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Women Cinemakers particularly interested in exploring the dialogue between the human body and its limits, how would you consider the relation between the abstract nature of the ideas you explore and the physical act of producing your artworks? The idea of the exploration of the human body and its limits is something that emerges directly through Pernille’s performance practice, but as we both bring much of our experiences and interests from our individual practices to our collaborative space this particular area of interest manifests in the collaborative work in a very different way. In House Arrest we see this emerging in the way we perform with the objects in the confined space of the table top. We often refer to House Arrest as a series of micro-performances and the hands/objects are performing for camera. The abstract ideas and the physical acts have been for us utterly linked through the making of the work. Sometimes the abstract ideas have triggered choices of objects and the choreography of actions and sometimes it is the other way around, one or other of us is drawn to working with particular objects or a specific action and once we start to investigate that, to work with it, the ideas and resonances emerge. In her well-known Semiotics of the Kitchen, American artist and performer Martha Rosler inquiried into the taken-for-granted role of happy housewife as an ubiquitous sign of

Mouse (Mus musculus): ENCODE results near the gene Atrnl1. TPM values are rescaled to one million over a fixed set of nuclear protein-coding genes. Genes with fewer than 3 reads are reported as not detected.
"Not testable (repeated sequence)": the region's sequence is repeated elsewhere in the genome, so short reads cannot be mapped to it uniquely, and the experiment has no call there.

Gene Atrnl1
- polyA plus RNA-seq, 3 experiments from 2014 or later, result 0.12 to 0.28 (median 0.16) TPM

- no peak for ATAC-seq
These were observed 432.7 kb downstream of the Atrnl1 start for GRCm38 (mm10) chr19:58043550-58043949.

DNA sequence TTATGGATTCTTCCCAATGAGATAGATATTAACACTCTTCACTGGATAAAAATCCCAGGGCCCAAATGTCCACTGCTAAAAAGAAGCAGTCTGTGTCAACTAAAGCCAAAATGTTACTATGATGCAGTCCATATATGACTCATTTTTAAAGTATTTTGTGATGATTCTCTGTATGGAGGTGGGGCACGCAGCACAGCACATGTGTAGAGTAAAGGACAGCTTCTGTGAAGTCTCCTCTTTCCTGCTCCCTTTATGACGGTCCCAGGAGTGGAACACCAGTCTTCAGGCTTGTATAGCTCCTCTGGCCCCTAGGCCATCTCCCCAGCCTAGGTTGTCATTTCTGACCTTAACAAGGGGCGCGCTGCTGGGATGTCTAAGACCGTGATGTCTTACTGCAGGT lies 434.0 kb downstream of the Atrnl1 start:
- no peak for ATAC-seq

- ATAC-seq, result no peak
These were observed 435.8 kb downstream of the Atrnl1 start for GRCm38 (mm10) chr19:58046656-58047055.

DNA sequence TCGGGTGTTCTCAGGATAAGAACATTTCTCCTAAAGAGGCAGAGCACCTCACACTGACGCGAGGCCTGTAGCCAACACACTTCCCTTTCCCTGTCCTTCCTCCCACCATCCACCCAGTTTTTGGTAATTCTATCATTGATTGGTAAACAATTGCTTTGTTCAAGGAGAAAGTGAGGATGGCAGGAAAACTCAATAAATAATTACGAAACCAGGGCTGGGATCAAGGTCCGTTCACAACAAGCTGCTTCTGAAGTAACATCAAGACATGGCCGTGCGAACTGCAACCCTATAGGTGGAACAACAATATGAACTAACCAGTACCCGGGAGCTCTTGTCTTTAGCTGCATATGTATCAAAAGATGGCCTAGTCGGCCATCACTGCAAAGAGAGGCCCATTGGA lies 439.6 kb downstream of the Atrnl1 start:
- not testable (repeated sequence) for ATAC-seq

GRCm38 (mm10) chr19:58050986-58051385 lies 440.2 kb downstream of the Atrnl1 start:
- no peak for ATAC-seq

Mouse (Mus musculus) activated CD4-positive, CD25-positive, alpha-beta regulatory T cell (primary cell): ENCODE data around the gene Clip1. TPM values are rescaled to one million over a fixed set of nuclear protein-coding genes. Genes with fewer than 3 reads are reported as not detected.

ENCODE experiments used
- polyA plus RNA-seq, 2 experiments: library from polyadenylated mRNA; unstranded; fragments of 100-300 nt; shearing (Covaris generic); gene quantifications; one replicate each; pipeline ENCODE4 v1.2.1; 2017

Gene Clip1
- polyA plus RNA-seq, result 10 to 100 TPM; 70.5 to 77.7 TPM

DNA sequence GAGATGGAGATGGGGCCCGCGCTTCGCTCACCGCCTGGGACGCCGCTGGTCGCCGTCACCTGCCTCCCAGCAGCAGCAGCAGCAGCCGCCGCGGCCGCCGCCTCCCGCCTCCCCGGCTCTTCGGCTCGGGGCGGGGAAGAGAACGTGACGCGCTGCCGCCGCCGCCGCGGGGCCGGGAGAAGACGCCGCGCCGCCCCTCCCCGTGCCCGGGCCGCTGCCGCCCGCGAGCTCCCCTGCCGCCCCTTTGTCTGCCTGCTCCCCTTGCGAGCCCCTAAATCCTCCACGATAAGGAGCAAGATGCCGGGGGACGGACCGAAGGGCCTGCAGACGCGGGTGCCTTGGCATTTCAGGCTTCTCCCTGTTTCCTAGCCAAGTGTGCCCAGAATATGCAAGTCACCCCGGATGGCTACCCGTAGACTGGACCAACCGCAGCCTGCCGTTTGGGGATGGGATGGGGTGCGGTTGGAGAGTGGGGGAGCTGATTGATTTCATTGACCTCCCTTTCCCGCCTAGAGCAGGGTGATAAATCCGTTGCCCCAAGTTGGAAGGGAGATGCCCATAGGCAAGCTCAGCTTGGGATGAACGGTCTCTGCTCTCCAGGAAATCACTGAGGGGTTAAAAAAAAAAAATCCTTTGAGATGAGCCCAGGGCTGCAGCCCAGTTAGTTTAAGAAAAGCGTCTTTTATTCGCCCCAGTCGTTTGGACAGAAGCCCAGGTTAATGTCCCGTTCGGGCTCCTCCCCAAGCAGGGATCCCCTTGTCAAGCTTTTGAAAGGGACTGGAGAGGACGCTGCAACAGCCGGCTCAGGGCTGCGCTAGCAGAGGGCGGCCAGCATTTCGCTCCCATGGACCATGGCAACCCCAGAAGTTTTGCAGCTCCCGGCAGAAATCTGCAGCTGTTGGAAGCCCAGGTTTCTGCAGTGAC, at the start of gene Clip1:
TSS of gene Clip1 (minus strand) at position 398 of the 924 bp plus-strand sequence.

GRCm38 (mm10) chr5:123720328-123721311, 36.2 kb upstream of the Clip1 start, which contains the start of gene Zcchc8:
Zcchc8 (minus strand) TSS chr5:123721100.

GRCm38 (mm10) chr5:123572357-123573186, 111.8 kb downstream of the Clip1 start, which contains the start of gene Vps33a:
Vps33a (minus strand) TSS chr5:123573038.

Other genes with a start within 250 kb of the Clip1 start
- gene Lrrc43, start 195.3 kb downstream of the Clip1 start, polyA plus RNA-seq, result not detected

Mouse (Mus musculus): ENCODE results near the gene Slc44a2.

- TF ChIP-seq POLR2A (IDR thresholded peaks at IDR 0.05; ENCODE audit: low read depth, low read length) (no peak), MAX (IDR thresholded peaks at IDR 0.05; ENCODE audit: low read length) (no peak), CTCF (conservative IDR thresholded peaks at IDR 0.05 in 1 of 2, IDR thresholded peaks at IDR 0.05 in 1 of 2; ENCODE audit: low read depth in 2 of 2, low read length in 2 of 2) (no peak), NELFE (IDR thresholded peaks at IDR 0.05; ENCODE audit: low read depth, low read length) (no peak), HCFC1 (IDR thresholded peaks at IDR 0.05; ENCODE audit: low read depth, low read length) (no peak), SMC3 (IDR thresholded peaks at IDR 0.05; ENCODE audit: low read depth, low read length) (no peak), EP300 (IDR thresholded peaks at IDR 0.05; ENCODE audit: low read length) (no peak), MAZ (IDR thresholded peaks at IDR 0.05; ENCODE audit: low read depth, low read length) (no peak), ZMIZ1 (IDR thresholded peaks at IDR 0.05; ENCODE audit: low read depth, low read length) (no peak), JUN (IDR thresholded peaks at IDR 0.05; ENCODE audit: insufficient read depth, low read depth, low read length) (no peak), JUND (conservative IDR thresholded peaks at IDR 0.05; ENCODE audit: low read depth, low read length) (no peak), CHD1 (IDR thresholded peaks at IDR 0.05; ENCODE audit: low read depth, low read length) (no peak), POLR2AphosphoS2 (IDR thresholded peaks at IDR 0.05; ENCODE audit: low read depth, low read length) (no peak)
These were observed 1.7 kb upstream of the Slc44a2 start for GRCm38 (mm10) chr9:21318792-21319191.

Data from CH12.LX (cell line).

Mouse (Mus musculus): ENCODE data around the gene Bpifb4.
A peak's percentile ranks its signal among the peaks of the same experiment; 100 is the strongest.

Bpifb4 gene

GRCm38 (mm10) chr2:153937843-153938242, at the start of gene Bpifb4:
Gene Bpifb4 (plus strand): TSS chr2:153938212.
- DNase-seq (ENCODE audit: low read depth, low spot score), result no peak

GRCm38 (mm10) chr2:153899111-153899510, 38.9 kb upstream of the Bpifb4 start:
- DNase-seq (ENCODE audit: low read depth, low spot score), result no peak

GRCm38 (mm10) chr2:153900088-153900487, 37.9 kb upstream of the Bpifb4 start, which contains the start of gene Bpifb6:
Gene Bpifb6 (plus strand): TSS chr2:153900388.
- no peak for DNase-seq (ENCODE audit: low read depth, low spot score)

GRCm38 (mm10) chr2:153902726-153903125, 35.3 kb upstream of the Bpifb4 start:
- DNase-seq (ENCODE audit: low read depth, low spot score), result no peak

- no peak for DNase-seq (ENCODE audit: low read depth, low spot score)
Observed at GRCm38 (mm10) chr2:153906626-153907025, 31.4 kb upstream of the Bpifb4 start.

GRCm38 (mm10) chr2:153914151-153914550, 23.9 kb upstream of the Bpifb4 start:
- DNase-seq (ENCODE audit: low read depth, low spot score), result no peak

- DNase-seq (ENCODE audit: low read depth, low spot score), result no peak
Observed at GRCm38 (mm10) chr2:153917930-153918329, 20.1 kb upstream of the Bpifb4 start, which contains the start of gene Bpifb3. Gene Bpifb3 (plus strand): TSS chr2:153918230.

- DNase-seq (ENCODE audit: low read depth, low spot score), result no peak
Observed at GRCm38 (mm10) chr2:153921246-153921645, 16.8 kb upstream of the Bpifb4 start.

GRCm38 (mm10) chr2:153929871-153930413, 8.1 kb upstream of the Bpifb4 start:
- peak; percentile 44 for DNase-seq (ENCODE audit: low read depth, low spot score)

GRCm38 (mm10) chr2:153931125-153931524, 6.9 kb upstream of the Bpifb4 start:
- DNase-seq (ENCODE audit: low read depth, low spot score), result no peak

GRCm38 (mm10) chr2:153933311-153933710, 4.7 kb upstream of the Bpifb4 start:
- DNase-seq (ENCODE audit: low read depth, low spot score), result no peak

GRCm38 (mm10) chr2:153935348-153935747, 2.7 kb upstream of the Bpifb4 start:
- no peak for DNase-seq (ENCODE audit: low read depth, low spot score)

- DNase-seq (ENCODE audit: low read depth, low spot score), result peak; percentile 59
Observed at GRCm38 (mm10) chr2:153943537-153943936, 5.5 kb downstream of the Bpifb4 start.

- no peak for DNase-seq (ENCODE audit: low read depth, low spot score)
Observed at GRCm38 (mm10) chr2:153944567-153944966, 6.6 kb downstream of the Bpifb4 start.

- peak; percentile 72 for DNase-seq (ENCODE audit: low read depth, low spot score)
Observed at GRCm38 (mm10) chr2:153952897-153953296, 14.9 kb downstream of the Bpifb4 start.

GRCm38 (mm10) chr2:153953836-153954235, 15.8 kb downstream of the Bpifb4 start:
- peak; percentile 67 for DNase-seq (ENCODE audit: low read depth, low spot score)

women's harnessed subjectivity: do you think that social pressure is functional to our patriarchal societies? Do we need to reset the current system of values in order to build a society where women and men have really the same rights or do you think that our current system of values could evolve towards an 'acceptable' situation? We can’t erase history and the embedded values that can often seep from generation to generation. Hopefully an ‘acceptable’ situation can be reached the more equality is at the forefront of a wider, ongoing conversation and interrogation in our society. It is also vital that a deep awareness of equality is embedded into our education systems to ensure attitudes evolve. Of course this depends in which part of the world one lives in but we very much see the change in attitude amongst school children right now and the positive discussions that occur within some schools. Martha Rosler’s, Semiotics of the Kitchen was a huge inspiration when we were developing House Arrest – much has changed since that work was made but we still have some way to go. Another interesting work that we would like to introduce to our readers is entitled BOB & SINK and it follows the journey of a group of oranges through rivers, burns and over waterfalls. We have really appreciated the way it highlight such insightful resonance between environment and

WomenCinemakers // Special Edition  
WomenCinemakers // Special Edition  
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